The University of Illinois at Chicago (UIC) School of Architecture is currently housed within the College of Architecture, Design, and the Arts (CADA), a unique group of schools and affiliated units dedicated to the investigation, creation, and interpretation of our physical, social, and sensory environments. With degree programs in the visual arts, design, theatre and music, architecture, and art history, CADA is the only place in Chicago where one can prepare for a career in the arts and design within a major research university. It is home to an energetic, award-winning faculty of practicing architects, artists, designers, museum professionals, art historians, musicians, directors, and theatrical performers. In addition to the School of Architecture, CADA is composed of the School of Art and Art History, the School of Design, and the School of Theatre and Music, as well as the Jane Addams Hull-House Museum, a National Historic Landmark and museum committed to social justice, and Gallery 400, a dynamic, cutting edge contemporary art gallery.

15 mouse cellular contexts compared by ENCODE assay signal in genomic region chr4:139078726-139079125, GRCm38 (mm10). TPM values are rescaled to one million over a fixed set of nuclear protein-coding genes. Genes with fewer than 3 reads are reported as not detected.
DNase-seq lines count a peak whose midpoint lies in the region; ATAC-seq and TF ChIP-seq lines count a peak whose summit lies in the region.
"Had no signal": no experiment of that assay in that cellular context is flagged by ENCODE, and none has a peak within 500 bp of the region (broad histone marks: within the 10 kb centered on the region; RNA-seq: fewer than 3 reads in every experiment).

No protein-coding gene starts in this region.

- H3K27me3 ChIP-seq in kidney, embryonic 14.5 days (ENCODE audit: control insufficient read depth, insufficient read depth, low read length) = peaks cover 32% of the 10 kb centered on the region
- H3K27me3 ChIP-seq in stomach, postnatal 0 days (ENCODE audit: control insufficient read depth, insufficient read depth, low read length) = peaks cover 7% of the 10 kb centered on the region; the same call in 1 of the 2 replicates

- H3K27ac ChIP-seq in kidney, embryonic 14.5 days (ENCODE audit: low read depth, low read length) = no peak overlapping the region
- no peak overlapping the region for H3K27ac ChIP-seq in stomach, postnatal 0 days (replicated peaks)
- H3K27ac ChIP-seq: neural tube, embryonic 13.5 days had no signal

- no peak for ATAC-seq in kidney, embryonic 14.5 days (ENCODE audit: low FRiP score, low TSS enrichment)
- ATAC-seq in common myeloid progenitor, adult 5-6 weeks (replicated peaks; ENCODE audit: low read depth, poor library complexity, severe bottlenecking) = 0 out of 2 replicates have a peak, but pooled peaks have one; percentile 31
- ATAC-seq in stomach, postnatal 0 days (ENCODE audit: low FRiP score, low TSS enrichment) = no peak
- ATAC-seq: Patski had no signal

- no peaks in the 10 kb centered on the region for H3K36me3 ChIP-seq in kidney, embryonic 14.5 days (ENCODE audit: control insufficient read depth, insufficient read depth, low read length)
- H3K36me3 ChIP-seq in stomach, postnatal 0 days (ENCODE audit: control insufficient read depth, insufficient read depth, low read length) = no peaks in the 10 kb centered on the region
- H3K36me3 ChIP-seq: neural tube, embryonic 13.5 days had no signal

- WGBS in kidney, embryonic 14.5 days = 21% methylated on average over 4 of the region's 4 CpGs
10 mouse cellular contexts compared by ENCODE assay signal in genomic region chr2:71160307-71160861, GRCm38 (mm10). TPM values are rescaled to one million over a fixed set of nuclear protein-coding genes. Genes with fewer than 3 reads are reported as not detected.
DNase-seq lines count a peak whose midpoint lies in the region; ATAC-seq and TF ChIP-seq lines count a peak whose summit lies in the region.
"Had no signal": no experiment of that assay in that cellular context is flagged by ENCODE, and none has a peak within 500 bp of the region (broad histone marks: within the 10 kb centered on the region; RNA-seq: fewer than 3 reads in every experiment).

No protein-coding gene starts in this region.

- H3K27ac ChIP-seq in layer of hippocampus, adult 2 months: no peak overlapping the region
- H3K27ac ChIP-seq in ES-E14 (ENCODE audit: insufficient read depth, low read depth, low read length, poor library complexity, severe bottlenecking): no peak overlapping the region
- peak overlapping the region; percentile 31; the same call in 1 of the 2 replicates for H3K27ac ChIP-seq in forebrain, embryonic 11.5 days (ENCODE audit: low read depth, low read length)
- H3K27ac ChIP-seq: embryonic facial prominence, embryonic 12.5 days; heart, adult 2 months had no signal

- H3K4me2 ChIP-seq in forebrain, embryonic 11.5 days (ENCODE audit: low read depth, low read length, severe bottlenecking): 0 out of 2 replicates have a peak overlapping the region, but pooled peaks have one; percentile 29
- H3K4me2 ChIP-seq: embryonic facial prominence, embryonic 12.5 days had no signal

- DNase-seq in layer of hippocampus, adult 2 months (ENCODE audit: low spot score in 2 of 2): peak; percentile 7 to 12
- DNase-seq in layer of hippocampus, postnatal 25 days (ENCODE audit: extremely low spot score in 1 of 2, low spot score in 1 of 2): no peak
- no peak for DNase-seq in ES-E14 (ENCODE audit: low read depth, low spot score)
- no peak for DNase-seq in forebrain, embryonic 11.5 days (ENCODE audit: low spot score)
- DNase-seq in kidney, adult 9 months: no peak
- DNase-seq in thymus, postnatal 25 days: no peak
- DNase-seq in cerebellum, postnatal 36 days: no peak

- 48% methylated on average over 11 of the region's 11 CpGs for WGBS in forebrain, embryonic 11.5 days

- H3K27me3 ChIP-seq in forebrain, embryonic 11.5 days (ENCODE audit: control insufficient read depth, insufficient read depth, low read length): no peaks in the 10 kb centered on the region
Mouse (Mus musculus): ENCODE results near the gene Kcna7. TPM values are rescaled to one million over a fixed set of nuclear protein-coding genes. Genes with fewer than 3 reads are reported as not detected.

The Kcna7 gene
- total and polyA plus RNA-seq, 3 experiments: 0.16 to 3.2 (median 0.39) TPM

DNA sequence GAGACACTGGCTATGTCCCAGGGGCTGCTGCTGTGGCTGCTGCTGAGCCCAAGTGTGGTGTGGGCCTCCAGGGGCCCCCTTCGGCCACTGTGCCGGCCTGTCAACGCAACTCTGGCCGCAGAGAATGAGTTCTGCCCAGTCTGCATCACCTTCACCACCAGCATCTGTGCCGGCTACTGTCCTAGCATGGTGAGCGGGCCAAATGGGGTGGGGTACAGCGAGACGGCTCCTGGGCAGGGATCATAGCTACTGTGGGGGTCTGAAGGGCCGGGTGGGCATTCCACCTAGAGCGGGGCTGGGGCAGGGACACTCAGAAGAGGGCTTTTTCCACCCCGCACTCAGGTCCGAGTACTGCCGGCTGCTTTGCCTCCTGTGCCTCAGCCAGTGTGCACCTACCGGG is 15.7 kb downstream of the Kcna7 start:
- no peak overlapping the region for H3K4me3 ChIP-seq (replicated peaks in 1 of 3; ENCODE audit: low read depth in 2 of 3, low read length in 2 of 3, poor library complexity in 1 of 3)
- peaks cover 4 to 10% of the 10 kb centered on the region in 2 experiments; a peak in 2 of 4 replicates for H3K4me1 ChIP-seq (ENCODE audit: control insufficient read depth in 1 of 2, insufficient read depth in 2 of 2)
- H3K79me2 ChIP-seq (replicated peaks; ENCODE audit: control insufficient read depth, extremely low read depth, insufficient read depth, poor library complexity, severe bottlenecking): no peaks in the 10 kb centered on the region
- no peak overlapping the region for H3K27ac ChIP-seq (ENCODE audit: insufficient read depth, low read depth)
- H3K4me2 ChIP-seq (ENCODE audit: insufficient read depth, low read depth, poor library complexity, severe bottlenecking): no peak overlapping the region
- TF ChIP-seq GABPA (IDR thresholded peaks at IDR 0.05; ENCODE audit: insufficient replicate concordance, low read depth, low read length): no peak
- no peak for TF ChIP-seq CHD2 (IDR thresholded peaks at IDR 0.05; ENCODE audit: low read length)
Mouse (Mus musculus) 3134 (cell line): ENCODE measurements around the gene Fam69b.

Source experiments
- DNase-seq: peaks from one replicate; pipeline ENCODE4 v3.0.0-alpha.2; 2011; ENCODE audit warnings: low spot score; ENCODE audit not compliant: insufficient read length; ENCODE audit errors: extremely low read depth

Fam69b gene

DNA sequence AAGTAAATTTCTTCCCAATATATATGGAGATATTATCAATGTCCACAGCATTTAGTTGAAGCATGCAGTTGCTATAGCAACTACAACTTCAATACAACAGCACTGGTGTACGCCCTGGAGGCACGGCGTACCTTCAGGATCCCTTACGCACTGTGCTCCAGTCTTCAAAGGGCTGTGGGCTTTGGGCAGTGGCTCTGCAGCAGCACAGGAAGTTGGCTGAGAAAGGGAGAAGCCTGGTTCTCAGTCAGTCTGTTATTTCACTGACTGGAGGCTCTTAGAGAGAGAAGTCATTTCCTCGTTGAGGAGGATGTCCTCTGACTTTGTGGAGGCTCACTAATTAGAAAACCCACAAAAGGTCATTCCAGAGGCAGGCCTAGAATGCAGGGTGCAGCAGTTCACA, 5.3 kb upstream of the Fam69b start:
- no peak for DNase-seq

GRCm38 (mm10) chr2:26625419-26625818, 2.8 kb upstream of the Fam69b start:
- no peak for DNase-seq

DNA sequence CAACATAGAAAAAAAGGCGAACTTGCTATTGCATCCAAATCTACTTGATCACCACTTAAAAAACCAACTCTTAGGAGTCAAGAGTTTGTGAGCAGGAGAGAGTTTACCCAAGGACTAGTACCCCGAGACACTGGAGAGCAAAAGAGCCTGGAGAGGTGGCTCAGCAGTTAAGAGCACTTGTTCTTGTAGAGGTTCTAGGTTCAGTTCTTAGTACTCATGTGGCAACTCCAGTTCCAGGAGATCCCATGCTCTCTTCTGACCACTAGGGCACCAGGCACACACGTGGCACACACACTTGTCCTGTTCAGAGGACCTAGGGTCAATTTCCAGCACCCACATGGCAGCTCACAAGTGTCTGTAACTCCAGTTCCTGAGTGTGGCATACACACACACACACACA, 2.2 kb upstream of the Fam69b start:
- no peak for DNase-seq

The study of architecture at UIC goes back to its initial formation as a two-year preparatory program at Chicago’s Navy Pier in 1946. Students at that time completed work toward a Bachelor of Architecture at the University of Illinois Urbana-Champaign Campus. In 1965, the study of architecture at UIC was expanded to a five-year undergraduate program, leading to a first professional degree (BArch), which was first accredited in 1969–1970. The program expansion occurred at the same time that the School moved to its current location, the Art and Architecture Laboratory Building designed by Walter Netsch of Skidmore, Owings & Merrill, and set within a campus also designed by Netsch.